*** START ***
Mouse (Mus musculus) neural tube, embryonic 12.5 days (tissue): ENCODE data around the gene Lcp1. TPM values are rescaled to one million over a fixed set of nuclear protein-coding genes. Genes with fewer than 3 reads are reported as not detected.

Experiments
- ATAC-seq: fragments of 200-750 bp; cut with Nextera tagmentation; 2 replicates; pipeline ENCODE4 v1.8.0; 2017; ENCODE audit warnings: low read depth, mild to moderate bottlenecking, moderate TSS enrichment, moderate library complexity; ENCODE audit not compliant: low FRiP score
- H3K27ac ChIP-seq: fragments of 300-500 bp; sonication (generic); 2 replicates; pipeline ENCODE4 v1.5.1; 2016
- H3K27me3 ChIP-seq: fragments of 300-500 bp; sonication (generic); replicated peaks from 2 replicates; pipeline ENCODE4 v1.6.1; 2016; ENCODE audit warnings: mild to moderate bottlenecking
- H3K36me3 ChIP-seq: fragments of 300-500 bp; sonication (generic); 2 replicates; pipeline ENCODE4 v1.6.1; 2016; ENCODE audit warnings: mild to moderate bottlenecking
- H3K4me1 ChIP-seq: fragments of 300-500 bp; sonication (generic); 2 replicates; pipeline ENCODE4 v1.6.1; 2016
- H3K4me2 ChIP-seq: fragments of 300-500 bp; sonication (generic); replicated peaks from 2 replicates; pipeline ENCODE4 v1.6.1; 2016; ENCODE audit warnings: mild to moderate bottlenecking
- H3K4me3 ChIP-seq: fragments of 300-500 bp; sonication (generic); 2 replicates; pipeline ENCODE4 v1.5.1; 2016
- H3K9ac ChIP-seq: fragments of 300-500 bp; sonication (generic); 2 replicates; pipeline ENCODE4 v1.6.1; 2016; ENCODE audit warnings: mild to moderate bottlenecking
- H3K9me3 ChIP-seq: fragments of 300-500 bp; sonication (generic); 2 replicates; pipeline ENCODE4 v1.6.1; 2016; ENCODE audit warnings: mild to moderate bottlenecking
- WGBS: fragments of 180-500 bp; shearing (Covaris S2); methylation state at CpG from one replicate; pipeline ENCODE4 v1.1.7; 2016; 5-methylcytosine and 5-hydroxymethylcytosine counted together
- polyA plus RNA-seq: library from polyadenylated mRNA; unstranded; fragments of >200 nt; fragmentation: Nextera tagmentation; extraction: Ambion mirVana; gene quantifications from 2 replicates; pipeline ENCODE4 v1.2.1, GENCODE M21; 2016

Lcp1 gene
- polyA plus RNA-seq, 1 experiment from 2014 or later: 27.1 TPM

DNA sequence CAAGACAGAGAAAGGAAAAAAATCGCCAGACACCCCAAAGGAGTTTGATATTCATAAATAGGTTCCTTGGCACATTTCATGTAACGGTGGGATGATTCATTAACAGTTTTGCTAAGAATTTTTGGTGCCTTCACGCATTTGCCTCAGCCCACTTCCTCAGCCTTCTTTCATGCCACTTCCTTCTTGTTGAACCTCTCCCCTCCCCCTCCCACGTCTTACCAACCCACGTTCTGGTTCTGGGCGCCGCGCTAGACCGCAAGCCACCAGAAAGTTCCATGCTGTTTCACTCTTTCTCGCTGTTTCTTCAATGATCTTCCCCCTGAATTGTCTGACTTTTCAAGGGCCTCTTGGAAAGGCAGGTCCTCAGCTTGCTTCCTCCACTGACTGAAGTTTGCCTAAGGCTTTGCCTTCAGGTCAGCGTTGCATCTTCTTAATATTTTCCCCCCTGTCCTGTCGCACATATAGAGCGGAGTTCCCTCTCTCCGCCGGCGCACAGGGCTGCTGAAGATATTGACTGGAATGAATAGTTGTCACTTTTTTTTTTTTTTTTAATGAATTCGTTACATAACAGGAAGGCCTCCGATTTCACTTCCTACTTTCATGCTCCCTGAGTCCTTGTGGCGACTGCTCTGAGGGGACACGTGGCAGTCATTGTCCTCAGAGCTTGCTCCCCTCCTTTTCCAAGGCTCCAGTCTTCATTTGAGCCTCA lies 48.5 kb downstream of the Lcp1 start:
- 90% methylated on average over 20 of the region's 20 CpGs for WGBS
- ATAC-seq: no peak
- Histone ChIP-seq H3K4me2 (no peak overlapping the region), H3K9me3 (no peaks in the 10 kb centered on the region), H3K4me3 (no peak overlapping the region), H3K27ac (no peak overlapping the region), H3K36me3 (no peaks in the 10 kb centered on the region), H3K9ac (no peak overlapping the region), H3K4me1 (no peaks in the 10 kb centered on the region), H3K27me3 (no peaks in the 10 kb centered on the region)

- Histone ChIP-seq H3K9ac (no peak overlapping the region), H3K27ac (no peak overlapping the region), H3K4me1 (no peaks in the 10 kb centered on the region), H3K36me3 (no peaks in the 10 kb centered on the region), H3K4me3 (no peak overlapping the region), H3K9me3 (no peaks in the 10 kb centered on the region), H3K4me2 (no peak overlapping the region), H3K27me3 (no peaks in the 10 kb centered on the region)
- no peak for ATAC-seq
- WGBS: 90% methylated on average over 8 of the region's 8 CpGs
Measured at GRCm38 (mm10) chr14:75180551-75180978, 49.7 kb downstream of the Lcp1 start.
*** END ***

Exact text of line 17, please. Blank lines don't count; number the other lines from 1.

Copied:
- 90% methylated on average over 20 of the region's 20 CpGs for WGBS